….is an old light-hearted colloquial name for the Gippsland Water Dragon, Intellagama (formerly Physignathus) lesueurii ssp. howittii, and a recent encounter at Bellbird Corner was the springboard for this post. It is reasonably common on some local waterways, although often shy and seen disappearing into the water at high speed. The species can become used to people, and while eating his lunch on the farm by the Avon River, my late uncle used to kill march flies and feed them to one that became quite confiding. Until now I’ve only come across the high speed variety, but while working at Bellbird recently I saw a large individual basking on the footbridge over the Newry Creek. Luckily I had a camera, and to my surprise was able to quietly approach to within a couple of metres before it eventually climbed up the bank and moved off.

water dragon

water dragon

Adult females grow to about 60 cm. and males to about 95 cm, this very large character photographed on the Avon River would have approached the latter size.

water dragon

Although named water dragon, it is an arboreal as well as aquatic species, climbing trees to sleep or escape floods, and also to gather food, large insects, spiders, grubs, fruits, etc. Along the river it will feed on yabbies, frogs, fish, and other lizards, it enjoys a very varied diet. The female digs a burrow in a bank, lays up to twenty eggs, then carefully closes and camouflages the entrance.

water dragon

The preceding picture was also taken on the Avon, which, with its tributary the Valencia Creek has good populations of the water dragon. A long time ago while fishing the Valencia I caught a big Longfin Eel measuring over 1.5 metres in length. When I cleaned it I found two partly digested 20 cm. trout and 32 cm. of the tail of a dragon unwise enough to sit with its derrière in the water.
They also live happily along the shores of Lake Glenmaggie where this final picture of an adaptable and rather wonderful dragon species was taken.

water dragon

Click to enlarge

Mothing Fairy Dell.

Fairy Dell is a gully of warm temperate rain forest covering forty eight hectares. It has many interesting and rare plants including the Prickly Treefern, Cyathea leichardtiana, and the Yellow Milk Vine, Marsdenia flavescens, one of the larval food plants of the sought after Noctuid, Fodina ostorius, that I vainly hoped might grace us with its presence.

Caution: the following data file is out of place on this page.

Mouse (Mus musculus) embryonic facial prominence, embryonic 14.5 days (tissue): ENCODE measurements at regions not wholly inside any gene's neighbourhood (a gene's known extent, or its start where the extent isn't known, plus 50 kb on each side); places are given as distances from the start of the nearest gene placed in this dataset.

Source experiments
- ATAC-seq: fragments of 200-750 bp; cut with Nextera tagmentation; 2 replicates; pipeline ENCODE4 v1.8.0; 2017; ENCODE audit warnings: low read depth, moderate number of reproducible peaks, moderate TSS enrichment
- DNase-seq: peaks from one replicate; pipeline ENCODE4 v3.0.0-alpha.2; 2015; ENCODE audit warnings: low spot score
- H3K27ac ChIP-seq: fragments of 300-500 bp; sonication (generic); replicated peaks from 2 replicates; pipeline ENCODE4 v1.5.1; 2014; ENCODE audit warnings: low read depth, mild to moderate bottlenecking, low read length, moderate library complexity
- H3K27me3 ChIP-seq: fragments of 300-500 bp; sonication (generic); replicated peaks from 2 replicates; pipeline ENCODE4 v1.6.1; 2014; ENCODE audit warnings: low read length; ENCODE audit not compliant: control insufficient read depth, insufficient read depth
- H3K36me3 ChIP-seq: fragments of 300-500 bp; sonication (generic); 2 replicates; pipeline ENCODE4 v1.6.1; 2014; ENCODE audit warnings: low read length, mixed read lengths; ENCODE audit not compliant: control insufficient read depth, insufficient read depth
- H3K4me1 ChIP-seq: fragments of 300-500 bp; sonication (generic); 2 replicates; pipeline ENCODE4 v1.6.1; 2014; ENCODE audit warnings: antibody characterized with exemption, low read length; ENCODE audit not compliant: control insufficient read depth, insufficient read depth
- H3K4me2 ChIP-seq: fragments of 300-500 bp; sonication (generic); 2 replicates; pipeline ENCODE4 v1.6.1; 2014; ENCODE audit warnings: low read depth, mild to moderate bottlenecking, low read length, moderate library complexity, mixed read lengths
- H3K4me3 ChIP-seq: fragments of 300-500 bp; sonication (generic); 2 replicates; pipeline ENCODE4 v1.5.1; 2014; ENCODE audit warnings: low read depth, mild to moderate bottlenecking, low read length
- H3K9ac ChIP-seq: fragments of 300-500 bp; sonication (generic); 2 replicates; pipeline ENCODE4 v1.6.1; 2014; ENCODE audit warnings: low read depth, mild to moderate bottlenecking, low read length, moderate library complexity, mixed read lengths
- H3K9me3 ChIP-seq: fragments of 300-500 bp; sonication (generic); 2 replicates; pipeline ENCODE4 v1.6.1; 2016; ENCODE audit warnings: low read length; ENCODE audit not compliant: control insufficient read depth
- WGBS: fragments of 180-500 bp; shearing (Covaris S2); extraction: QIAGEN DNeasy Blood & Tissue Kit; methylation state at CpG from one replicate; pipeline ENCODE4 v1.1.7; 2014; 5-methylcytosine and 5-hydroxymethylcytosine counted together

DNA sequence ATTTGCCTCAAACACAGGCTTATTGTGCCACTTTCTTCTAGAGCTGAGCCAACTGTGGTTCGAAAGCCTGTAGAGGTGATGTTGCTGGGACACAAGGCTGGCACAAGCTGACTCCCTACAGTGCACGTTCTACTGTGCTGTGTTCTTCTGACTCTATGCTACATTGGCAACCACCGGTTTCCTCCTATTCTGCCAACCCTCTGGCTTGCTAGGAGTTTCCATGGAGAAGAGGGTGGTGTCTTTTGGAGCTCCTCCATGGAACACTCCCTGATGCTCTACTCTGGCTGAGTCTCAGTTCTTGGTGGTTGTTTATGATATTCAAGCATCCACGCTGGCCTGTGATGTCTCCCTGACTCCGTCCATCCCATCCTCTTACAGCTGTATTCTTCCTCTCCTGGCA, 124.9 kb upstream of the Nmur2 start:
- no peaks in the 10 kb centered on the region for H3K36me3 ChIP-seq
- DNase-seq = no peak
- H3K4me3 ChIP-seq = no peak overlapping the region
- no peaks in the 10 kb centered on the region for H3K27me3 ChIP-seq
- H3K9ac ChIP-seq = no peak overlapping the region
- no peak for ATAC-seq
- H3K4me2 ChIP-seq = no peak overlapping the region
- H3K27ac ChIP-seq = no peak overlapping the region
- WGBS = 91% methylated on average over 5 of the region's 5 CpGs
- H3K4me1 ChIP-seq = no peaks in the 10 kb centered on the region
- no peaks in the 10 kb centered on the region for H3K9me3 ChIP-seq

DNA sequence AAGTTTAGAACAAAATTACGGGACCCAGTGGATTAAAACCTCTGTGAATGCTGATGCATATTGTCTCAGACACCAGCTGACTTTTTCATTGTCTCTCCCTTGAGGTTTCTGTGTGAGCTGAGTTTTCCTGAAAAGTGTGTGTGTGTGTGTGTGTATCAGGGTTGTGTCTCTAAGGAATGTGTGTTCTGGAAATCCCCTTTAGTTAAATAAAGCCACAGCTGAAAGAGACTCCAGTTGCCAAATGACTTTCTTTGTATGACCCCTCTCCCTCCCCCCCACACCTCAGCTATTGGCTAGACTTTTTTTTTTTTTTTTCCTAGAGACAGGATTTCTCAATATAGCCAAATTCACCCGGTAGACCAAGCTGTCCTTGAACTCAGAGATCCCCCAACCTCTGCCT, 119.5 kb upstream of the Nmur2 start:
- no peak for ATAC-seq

fairy dell

I was joined there for a night of mothing by the Bairnsdale Field Naturalists and four French lads who are out here volunteering with the Gippsland Plains Conservation Management Network. It is worthwhile to try areas of differing habitat in an effort to get new moths, and Fairy Dell is the closest location of its type. The rig was set up in the picnic area facing the rain forest, and did we get new moths? yes, we did, and a few were significant. The night was perfect, warm, humid, and calm with no mosquitoes, and as night fell with the light shining, moths were soon arriving, the first being Elhamma australasiae, Hepialidae. This moth can come to the light in quite large numbers, and it was so on this night with dozens, males and females clinging to the sheet as time went on. Everyone, including the French lads, showed a lot of interest and many photos were taken with cameras, and in the now popular way, smart phones.

field nats

The Hepialids weren’t the only moths to come in by a long way, many different families, sub-families, and genera were represented in a diverse range of moths attracted over two and a half hours, of which three of the most interesting follow. Photographs of these were of interest to the authors of the Moths of Victoria volumes. The first is an uncommon small female Geometrid, Ennominae sub-family, (Tephrosia) desumpta.

Tephrosia desumpta

Secondly, another uncommon Geometrid, Ennominae, Casbia tanaoctena, a male, note the striking antennae.

casbia tanaoctena

Moths in the Arctiidae sub-family Lithosiinae were well represented with the star being this Scaphidriotis species with only a handful of Victorian records. A feature of this moth is the thickening of the antennae bases, visible in the image.


These three moths made the night well worth while, but there were lots more of interest. The genus Amata had largely eluded me up to now with just a single record, but several came to the light showing their spectacular markings.

amata sp.

In my experience male Anthelids are by far the most common at the light, so it was good to get a very nice female Anthela acuta.

anthela acuta

Three species of timber moth came in, two I knew, but this Leistarcha scitissimella was a first. Note the large up-turned sickle shaped palps, a feature of many moths in the Xylorictidae family.

leistarcha scitissimella

This beautiful little moth is a Cossid, a family noted for very large species, it is Idioses littleri.


Gallaba eugraphes is an attractive Notodontid and a favourite for some unknown reason…


At one stage I thought we had a Twisted Moth, Parepsiparis species, but it was a false alarm, then when everyone else had departed, two came in. These moths usually keep their hind wings hidden, but this female P virgatus was an exception to the rule. Geometridae, Oenochrominae.

parepsiparis virgatus

As usual my thanks to PM and MH for identifications and information. Click images to enlarge.

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